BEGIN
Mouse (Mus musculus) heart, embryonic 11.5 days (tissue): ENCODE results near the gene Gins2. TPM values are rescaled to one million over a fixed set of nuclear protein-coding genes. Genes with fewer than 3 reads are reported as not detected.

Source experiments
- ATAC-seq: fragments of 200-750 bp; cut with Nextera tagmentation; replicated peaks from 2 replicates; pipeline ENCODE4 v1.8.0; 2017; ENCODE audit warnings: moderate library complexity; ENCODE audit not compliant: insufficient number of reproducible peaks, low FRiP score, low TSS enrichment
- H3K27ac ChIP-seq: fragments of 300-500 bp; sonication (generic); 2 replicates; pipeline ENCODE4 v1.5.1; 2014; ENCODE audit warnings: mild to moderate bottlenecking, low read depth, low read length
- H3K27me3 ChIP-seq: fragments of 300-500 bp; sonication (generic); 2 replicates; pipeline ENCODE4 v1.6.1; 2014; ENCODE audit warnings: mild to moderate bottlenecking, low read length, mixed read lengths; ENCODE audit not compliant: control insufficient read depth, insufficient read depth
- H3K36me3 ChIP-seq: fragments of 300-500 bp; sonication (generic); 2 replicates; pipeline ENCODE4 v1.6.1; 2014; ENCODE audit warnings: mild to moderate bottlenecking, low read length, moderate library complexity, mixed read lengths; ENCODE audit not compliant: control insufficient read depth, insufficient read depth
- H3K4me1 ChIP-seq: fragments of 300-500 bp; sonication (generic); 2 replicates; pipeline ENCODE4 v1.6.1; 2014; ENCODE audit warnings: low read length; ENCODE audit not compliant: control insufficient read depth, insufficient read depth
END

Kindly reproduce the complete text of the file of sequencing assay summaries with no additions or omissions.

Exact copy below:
Mouse (Mus musculus) heart, embryonic 11.5 days (tissue): ENCODE results near the gene Gins2. TPM values are rescaled to one million over a fixed set of nuclear protein-coding genes. Genes with fewer than 3 reads are reported as not detected.

Source experiments
- ATAC-seq: fragments of 200-750 bp; cut with Nextera tagmentation; replicated peaks from 2 replicates; pipeline ENCODE4 v1.8.0; 2017; ENCODE audit warnings: moderate library complexity; ENCODE audit not compliant: insufficient number of reproducible peaks, low FRiP score, low TSS enrichment
- H3K27ac ChIP-seq: fragments of 300-500 bp; sonication (generic); 2 replicates; pipeline ENCODE4 v1.5.1; 2014; ENCODE audit warnings: mild to moderate bottlenecking, low read depth, low read length
- H3K27me3 ChIP-seq: fragments of 300-500 bp; sonication (generic); 2 replicates; pipeline ENCODE4 v1.6.1; 2014; ENCODE audit warnings: mild to moderate bottlenecking, low read length, mixed read lengths; ENCODE audit not compliant: control insufficient read depth, insufficient read depth
- H3K36me3 ChIP-seq: fragments of 300-500 bp; sonication (generic); 2 replicates; pipeline ENCODE4 v1.6.1; 2014; ENCODE audit warnings: mild to moderate bottlenecking, low read length, moderate library complexity, mixed read lengths; ENCODE audit not compliant: control insufficient read depth, insufficient read depth
- H3K4me1 ChIP-seq: fragments of 300-500 bp; sonication (generic); 2 replicates; pipeline ENCODE4 v1.6.1; 2014; ENCODE audit warnings: low read length; ENCODE audit not compliant: control insufficient read depth, insufficient read depth